Can AI usher in the 4-day workweek?

Are AI-generated productivity gains enough to mainstream a 4-day workweek?

Can AI usher in the 4-day workweek?
Photo by Lorenzo Herrera / Unsplash

Note: Smart Workweek and the Work Time Reduction Center of Excellence are hosting an event on August 16th with a panel of experts to explore AI and the 4-day workweek. Register here.


Bloomberg ran an article a few weeks ago with a headline: “ChatGPT Opens Door to Four-Day Week, Says Nobel Prize Winner.”

As someone who has rolled out a 4-day workweek at my company, and coached dozens of other leaders on how to make the switch, I’m skeptical that it will be artificial intelligence that will be this final constraint—that when unlocked—will usher in a 4-day workweek for wide swaths of the economy.

The Nobel Prize winner making this bold prediction is economist Christopher Pissarides of the London School of Economics. He says, “I’m very optimistic that we could increase productivity. We could increase our well-being generally from work and we could take off more leisure. We could move to a four-day week easily.”

In my experience, believing that you can transition to a 4-day workweek on productivity gains alone is like thinking you can become a millionaire by trimming your costs by 10%.

Productivity gains (through AI or otherwise) are necessary, but not sufficient to transition to a 4-day workweek. To make the transition, leaders need to work smarter, prioritize better, proactively structure their calendars, and continually practice disciplined focus on the most important things. Fortunately, AI tools can help.

The AI inflection point

There is new research predicting how AI will disrupt the economy:

  • A Goldman Sachs report found that AI automation could impact 300 million jobs globally and boost global GDP by 7% or $7 trillion per year.
  • A McKinsey report estimated that “current generative AI and other technologies have the potential to automate work activities that absorb 60 to 70 percent of employees’ time today.”

These predictions are well-founded. AI chatbots and large language models possess huge potential to generate major efficiency and productivity gains in the workplace.

  • Writing: For writing-heavy professions and roles, AI will increase the efficiency in the writing process (and help generate ideas for writers who are stuck). AI algorithms can now build upon ideas, edit text to make it sound more intelligent, parrot the writing style of famous writers, and distill complex ideas into simple prose. I’ve been playing with tools like to generate paragraphs and develop ideas.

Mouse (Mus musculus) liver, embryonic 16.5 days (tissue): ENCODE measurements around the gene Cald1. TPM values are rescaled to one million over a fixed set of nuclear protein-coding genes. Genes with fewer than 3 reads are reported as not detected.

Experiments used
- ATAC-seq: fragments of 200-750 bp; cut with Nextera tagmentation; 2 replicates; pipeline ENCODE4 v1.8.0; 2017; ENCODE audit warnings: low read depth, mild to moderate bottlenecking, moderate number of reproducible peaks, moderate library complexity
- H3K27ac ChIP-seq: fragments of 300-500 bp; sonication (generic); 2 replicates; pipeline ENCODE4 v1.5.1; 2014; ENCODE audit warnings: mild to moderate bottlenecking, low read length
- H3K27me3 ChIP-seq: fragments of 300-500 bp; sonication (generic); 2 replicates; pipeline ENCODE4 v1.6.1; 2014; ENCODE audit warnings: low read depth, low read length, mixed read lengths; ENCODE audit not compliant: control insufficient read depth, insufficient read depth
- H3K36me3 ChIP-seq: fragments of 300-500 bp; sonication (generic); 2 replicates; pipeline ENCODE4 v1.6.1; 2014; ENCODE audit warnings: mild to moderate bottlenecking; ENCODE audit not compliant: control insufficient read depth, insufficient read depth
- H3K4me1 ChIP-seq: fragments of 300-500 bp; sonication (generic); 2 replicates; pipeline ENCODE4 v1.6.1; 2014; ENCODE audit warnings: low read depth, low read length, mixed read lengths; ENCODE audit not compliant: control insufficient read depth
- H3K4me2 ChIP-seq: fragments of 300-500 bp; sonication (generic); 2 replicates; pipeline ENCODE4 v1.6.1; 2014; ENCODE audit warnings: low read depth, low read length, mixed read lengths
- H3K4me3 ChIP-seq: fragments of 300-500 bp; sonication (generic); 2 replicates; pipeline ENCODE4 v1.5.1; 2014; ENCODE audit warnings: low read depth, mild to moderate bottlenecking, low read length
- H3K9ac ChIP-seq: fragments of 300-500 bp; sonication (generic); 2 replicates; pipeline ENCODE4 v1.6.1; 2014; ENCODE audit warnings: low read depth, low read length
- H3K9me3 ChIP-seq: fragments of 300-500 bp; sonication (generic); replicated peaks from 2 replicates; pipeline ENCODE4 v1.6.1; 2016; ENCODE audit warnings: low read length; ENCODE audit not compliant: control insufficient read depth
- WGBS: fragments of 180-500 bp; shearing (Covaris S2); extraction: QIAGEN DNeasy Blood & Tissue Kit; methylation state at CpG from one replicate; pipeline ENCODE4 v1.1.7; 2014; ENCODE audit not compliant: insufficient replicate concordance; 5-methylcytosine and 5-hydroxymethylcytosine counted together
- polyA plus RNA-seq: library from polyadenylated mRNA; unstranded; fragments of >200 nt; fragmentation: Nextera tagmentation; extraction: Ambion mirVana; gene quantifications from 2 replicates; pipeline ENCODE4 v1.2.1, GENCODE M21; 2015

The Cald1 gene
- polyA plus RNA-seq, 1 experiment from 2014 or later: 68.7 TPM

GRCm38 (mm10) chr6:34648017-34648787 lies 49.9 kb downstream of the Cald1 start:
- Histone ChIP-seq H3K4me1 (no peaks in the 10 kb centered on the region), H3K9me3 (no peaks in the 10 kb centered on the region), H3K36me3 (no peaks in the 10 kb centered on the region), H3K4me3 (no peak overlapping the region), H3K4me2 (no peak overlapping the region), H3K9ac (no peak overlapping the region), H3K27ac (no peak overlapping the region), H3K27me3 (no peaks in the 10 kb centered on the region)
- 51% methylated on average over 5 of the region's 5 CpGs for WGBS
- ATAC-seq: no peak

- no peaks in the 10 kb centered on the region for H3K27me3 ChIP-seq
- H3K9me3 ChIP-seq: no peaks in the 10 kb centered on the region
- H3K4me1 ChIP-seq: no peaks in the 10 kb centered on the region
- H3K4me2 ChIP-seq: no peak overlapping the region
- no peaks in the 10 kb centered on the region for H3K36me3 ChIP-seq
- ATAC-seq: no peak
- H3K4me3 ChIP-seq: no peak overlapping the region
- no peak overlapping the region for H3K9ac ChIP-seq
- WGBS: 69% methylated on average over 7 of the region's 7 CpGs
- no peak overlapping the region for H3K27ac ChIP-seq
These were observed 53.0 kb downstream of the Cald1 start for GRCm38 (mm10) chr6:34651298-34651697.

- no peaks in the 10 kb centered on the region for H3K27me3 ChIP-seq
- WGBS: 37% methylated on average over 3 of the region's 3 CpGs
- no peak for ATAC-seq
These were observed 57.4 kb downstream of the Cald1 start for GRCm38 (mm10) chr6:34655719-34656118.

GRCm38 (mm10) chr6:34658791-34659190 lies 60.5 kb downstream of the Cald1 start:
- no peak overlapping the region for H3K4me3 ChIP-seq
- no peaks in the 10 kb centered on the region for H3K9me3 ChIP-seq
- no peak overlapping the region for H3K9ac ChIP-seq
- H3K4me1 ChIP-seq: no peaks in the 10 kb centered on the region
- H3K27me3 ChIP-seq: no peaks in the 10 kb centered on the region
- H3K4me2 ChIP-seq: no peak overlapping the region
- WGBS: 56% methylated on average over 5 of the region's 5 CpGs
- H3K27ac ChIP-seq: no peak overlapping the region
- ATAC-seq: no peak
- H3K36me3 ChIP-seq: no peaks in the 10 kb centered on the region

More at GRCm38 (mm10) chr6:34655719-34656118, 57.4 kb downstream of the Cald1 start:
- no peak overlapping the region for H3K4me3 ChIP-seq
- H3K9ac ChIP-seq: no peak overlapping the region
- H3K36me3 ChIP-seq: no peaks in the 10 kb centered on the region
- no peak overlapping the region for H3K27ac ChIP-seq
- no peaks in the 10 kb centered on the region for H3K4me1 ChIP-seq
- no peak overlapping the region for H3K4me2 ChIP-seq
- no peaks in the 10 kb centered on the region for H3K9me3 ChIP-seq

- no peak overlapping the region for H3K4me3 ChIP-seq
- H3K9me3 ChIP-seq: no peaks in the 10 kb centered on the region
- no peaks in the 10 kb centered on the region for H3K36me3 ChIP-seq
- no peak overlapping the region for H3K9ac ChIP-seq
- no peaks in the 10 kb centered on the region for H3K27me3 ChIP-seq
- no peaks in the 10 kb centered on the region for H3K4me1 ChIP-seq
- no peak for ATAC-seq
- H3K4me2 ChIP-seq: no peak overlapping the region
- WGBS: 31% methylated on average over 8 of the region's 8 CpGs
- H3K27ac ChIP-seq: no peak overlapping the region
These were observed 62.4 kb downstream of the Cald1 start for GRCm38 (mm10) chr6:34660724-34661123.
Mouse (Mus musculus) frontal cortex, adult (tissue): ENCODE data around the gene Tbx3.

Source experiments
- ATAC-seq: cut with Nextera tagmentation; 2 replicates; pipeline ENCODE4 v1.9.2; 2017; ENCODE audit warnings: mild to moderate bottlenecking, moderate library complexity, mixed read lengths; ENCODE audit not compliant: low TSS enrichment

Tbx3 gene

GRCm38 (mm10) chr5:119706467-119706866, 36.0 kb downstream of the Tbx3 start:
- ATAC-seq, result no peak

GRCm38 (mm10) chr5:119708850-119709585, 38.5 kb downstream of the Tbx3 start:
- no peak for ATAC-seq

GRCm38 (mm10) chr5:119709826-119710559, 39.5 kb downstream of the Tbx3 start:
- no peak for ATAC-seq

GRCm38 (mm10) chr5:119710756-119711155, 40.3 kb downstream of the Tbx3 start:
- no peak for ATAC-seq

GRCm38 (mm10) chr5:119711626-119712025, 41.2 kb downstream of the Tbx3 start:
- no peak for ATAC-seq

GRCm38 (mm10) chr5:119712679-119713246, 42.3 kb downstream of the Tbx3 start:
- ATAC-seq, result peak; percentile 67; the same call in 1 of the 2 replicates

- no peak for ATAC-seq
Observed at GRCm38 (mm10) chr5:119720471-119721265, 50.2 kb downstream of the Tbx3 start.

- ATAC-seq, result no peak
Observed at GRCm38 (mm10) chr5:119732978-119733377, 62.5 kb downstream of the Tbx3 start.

• Taking notes in meetings: I’ve begun using AI tools to take notes during Zoom meetings. When used well, AI meeting notetakers can lead to fewer meeting attendees (you no longer need a note-taker), and people who didn’t attend can catch up on video highlights, key takeaways, and next steps.
  • Accelerated coding: AI models can accelerate the speed of writing code. ARK Invest predicted that AI could lead to a 10x increase in coding productivity as developers partner with large language models to write and fix code at record speeds.
  • Customer support: AI will likely usher in major changes to customer support roles. Some roles might be eliminated, but AI will also make customer support even better for customers and companies alike. The Harvard Business Review released a report earlier this year analyzing how AI will change customer support and how it will put a greater premium on human expertise.
  • AI Agents & automation: People can give AI agents, like AutoGPT, an objective, and it can break down the tasks necessary to complete it. By connecting AI agents together, complex tasks can be accomplished: from fully building a website to fully creating a startup with $100.

Teams that are able to leverage best practices in prompting AI will be able to use AI tools to speed up dozens of processes and tasks within organizations. The modern workplace is already full of opportunities for human-computer partnerships to complete tasks, and new AI tools will take this to the next level.

Increasing productivity isn’t a silver bullet

But will all these advances in AI be enough to increase workplace productivity by 20% (from five days to four)?

Historical data say it’s unlikely.

Between 2010 and 2019—a decade that saw major technological advancements—productivity in the United States grew more slowly than in any other decade of the post-World War II era, at only 1.1% per year.

With all of today’s technologies that promise efficiency, automation, productivity, and collaboration, the average American worker spends 250% more hours in meetings each week than before the remote work transition.

For teams that are already working hard on short deadlines on a five-day workweek, it’s almost an insult for a leader to tell their team that they want to see each person increase their productivity by 20%, even if each employee is armed with the latest chatbots.

Employees might respond by saying that if the company is really serious about a 4-day workweek, then maybe greater strategic clarity, fewer meetings, less reactive firefighting, and better boundaries with clients would all be better places to start.

Prioritization vs. Productivity

If I had to choose between making my company more productive or making my company better at prioritizing the most important work, I would choose better prioritization every time.

In my experience, many organizations are overloaded with too many meetings, too many priorities, and too much work that doesn’t directly drive the company forward.

Moving to a 4-day workweek was hard for me as the CEO of Uncharted because I was a brute-force entrepreneur. For years, I focused on doing whatever it took to get the job done, which meant I hadn’t developed the muscle of careful prioritizing. But shifting to a 4-day workweek was a powerful forcing function for our team to get smart about distinguishing what was truly essential from what wasn’t.